The star formation efficiency in nearby galaxies : measuring where gas forms stars effectively
de Blok, W.J.G.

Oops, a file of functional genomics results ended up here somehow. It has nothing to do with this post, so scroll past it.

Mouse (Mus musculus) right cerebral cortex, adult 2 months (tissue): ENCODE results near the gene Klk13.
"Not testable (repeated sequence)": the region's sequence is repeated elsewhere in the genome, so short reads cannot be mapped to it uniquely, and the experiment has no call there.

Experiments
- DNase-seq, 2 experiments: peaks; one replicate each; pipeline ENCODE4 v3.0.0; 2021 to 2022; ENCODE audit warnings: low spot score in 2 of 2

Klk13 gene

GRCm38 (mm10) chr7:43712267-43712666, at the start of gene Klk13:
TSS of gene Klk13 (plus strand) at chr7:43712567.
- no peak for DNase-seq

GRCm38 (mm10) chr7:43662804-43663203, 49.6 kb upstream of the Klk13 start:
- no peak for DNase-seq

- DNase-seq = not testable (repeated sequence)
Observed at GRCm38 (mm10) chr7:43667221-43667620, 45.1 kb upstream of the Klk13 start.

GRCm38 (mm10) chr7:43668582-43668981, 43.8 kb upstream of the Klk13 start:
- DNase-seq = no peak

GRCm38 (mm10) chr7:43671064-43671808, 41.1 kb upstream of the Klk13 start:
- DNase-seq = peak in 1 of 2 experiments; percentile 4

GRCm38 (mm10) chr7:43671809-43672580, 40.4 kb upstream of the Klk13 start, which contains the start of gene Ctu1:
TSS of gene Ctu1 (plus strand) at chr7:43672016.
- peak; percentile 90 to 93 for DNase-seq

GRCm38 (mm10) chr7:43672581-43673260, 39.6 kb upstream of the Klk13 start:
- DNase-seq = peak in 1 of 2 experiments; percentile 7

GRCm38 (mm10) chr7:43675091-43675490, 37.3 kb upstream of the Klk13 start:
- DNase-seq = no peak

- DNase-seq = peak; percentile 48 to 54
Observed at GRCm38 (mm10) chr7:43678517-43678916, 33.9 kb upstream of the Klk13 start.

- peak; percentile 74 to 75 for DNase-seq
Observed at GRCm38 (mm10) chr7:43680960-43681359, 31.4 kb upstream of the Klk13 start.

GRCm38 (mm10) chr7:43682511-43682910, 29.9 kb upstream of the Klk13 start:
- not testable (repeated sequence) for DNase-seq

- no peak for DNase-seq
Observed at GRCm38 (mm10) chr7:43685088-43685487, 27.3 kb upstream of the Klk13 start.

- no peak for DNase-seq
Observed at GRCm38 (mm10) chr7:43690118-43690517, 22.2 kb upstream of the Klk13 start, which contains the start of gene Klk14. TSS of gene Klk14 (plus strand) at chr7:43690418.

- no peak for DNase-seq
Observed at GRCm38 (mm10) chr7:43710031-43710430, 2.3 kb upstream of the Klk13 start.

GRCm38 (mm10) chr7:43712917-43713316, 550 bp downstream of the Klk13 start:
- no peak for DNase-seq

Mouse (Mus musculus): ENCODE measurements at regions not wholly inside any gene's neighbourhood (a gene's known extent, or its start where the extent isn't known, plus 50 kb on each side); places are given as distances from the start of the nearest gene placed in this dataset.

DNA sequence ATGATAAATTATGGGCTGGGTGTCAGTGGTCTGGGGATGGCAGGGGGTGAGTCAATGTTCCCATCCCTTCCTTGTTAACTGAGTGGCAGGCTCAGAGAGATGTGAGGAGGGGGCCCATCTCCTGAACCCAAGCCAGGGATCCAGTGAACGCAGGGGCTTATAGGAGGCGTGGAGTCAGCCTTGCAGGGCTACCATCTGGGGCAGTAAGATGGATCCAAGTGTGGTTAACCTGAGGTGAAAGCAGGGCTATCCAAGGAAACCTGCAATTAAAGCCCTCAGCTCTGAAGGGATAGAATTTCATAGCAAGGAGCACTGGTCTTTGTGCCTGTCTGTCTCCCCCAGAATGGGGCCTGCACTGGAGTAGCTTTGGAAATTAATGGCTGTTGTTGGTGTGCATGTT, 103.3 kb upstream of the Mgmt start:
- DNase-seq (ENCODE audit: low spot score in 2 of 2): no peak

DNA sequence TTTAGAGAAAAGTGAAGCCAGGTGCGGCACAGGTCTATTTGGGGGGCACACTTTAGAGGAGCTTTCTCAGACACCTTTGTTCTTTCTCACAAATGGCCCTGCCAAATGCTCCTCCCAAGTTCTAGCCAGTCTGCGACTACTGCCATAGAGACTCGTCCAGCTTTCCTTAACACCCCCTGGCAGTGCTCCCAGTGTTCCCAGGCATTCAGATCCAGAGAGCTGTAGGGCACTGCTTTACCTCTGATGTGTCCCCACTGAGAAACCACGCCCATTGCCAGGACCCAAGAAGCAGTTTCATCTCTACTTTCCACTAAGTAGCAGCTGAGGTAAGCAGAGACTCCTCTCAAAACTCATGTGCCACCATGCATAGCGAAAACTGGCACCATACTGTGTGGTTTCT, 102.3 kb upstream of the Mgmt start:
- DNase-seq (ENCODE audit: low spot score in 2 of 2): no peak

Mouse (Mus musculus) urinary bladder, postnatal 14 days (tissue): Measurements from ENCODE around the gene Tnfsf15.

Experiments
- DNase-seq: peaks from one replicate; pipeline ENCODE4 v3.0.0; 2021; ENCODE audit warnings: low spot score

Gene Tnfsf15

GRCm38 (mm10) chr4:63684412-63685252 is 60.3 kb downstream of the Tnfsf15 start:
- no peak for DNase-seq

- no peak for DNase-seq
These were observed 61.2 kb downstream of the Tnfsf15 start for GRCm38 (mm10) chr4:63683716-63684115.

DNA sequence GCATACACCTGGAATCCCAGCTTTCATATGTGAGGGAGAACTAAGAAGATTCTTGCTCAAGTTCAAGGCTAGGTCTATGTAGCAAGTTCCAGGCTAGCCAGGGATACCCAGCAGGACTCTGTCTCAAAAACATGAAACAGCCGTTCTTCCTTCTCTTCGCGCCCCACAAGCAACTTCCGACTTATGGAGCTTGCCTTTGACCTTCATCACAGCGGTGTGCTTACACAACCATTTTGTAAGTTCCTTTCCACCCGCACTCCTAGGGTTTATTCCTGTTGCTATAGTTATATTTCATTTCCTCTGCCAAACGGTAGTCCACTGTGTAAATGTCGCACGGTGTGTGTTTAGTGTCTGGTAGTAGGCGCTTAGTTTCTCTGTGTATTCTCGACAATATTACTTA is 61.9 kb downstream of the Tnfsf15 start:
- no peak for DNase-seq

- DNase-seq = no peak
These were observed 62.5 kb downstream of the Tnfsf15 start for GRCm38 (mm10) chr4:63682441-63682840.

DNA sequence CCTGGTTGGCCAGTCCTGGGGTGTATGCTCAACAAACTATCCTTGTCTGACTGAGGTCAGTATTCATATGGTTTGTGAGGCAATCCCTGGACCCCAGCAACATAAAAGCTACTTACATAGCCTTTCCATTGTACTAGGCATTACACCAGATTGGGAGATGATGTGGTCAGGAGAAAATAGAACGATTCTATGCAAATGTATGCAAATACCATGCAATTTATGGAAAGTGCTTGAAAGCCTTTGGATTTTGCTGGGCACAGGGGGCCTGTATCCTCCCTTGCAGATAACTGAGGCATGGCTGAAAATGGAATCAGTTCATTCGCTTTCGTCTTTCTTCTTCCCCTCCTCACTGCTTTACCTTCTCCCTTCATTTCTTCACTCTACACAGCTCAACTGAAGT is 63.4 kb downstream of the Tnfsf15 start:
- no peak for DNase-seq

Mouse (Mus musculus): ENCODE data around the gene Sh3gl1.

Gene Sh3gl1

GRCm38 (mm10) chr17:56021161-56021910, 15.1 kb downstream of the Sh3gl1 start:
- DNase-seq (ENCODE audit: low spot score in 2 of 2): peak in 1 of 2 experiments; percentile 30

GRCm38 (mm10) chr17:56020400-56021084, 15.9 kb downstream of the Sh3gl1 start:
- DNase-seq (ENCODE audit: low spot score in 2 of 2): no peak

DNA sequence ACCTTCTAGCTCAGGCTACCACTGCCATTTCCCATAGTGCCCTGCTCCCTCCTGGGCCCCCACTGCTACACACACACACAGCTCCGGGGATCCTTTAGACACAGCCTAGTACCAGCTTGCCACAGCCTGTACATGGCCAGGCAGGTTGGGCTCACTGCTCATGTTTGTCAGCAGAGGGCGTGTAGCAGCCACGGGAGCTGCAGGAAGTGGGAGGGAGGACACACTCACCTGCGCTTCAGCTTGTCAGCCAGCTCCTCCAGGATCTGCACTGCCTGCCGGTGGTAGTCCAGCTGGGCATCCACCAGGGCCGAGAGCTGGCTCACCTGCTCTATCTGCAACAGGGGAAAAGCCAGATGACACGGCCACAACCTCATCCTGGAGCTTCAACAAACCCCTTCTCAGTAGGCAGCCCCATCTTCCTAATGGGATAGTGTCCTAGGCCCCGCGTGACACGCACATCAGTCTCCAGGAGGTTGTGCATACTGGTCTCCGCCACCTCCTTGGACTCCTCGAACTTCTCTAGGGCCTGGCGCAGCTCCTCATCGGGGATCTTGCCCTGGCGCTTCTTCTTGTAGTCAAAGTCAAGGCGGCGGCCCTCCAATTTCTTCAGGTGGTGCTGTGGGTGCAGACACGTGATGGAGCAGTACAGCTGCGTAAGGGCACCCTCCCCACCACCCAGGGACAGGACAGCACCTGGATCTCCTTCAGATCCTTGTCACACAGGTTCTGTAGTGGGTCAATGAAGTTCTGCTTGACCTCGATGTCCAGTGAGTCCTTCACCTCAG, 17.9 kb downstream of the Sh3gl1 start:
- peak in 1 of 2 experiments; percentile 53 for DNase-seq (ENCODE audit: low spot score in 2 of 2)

We measure the star formation efficiency (SFE), the star formation rate (SFR) per unit of gas, in 23 nearby galaxies and compare it with expectations from proposed star formation laws and thresholds.We use Hi maps from The Hi Nearby Galaxy Survey (THINGS) and derive H2 maps of CO measured by HERA CO-Line Extragalactic Survey and Berkeley-Illinois-Maryland Association Survey of Nearby Galaxies.We estimate the SFR by combining Galaxy Evolution Explorer (GALEX) far-ultravioletmaps and the Spitzer Infrared Nearby Galaxies Survey (SINGS) 24 μm maps, infer stellar surface density profiles fromSINGS 3.6 μm data, and use kinematics fromTHINGS.We measure the SFE as a function of the free fall and orbital timescales, midplane gas pressure, stability of the gas disk to collapse (including the effects of stars), the ability of perturbations to grow despite shear, and the ability of a cold phase to form. In spirals, the SFE of H2 alone is nearly constant at (5.25 ± 2.5) × 10−10 yr−1 (equivalent to an H2 depletion time of 1.9×109 yr) as a function of all of these variables at our 800 pc resolution. Where the interstellar medium (ISM) is mostly Hi, however, the SFE decreases with increasing radius in both spiral and dwarf galaxies, a decline reasonably described by an exponential with scale length 0.2r25–0.25r25. We interpret this decline as a strong dependence of giant molecular cloud (GMC) formation on environment. The ratio of molecular-to-atomic gas appears to be a smooth function of radius, stellar surface density, and pressure spanning from the H2-dominated to Hi-dominated ISM. The radial decline in SFE is too steep to be reproduced only by increases in the free-fall time or orbital time. Thresholds for large-scale instability suggest that our disks are stable or marginally stable and do not show a clear link to the declining SFE. We suggest that ISM physics below the scales that we observe—phase balance in the Hi, H2 formation and destruction, and stellar feedback—governs the formation of GMCs from Hi.